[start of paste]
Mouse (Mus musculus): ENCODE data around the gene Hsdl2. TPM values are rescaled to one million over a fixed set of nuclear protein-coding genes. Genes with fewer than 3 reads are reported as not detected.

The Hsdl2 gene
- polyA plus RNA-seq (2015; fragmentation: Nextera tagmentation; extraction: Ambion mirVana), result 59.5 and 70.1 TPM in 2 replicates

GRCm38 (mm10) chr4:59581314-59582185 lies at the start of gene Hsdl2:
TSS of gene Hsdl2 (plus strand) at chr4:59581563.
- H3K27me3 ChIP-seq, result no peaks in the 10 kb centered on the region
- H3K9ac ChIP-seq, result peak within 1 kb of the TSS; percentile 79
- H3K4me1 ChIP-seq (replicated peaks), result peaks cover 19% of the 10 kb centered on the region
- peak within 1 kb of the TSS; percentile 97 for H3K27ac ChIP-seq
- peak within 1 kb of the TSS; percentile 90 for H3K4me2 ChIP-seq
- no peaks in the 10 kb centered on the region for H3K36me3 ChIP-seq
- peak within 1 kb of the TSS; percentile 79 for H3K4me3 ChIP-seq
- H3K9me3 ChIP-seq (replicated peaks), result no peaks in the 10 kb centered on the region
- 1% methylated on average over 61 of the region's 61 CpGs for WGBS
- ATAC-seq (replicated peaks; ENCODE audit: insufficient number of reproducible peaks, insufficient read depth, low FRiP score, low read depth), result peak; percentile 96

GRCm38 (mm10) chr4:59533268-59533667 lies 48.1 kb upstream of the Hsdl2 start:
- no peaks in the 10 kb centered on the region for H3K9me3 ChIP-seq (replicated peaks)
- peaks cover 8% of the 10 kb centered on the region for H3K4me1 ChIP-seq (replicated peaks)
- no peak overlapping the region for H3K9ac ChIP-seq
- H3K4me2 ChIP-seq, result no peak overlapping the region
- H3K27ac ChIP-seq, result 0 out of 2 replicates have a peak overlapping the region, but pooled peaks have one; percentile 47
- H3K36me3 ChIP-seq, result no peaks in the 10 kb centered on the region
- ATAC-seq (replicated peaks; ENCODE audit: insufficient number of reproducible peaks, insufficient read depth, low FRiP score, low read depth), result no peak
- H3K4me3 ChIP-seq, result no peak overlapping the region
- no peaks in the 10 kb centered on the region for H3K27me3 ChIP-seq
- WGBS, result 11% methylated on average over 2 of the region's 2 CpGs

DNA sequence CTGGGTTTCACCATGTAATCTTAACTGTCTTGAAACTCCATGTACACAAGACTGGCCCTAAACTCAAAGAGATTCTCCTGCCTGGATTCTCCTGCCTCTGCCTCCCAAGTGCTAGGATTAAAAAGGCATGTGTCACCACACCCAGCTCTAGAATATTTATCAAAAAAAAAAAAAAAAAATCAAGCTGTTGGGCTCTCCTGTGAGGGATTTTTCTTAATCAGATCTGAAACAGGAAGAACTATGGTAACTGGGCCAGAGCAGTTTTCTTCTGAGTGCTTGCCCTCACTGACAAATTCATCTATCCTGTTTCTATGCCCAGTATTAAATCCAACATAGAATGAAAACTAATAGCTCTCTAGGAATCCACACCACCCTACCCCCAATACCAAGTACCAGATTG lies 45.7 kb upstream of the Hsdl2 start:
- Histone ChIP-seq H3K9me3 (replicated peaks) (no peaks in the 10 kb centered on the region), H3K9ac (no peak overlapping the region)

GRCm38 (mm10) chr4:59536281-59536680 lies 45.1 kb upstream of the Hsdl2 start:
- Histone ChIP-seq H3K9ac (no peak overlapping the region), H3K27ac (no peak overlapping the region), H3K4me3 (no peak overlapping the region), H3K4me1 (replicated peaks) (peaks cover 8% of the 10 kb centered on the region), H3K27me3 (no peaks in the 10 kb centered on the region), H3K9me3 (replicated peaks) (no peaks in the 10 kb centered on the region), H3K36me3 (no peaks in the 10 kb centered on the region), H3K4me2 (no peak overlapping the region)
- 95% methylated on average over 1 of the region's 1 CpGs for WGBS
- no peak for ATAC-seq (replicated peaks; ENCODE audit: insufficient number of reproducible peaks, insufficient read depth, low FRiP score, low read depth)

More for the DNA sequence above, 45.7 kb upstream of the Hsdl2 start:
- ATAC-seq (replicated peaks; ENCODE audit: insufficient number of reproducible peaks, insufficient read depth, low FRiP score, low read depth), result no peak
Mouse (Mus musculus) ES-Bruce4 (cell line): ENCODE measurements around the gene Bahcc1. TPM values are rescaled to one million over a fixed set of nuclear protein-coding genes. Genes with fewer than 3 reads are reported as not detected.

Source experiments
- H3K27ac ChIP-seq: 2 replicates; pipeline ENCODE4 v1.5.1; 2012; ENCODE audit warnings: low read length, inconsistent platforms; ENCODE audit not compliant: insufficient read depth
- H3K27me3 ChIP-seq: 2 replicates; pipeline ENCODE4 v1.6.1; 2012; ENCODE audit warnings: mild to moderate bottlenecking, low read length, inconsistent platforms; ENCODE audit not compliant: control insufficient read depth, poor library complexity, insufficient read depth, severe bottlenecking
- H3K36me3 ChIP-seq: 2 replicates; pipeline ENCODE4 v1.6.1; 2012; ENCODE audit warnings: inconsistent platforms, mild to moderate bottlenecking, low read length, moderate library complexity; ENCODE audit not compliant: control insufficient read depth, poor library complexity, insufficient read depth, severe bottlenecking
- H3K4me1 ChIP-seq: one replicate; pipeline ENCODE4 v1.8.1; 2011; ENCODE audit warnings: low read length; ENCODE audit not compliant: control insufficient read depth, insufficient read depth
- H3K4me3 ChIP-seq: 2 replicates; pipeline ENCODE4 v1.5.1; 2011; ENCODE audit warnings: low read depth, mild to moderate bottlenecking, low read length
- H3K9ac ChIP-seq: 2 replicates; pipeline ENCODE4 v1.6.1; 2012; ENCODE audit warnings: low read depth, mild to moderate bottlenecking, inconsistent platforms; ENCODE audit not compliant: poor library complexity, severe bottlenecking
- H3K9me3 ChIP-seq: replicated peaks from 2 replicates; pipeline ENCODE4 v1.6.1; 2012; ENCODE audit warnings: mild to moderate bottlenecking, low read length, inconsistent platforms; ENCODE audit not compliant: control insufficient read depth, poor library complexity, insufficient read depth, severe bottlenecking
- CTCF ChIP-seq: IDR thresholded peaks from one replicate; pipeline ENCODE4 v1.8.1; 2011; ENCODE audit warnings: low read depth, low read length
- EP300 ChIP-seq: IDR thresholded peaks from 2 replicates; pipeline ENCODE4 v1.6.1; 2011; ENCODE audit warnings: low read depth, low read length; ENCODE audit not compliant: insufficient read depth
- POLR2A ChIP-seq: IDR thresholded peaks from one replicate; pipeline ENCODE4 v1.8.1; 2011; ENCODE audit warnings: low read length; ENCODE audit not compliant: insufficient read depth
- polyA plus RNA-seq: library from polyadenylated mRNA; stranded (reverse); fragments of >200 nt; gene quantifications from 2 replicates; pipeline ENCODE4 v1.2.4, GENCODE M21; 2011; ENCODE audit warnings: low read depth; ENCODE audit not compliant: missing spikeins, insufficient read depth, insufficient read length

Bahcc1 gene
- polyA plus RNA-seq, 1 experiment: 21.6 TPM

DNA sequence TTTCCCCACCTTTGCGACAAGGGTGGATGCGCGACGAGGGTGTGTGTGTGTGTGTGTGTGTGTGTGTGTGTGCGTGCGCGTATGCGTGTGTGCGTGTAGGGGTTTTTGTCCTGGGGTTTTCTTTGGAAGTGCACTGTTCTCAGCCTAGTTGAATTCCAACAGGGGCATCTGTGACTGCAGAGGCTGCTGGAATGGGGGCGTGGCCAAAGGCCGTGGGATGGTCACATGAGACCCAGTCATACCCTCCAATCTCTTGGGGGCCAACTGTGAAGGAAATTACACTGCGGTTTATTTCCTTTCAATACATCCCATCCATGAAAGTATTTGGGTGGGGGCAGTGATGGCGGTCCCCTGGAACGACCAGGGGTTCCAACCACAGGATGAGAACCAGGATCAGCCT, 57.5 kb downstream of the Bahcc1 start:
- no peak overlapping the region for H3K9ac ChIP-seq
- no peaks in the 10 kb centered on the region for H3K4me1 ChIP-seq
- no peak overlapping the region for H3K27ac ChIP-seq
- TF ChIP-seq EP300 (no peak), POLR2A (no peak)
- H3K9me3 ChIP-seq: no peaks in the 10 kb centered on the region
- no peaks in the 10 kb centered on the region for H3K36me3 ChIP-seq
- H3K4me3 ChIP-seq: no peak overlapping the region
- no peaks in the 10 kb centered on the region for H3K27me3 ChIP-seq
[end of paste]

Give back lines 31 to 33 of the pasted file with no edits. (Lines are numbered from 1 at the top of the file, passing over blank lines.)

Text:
- 95% methylated on average over 1 of the region's 1 CpGs for WGBS
- no peak for ATAC-seq (replicated peaks; ENCODE audit: insufficient number of reproducible peaks, insufficient read depth, low FRiP score, low read depth)

More for the DNA sequence above, 45.7 kb upstream of the Hsdl2 start: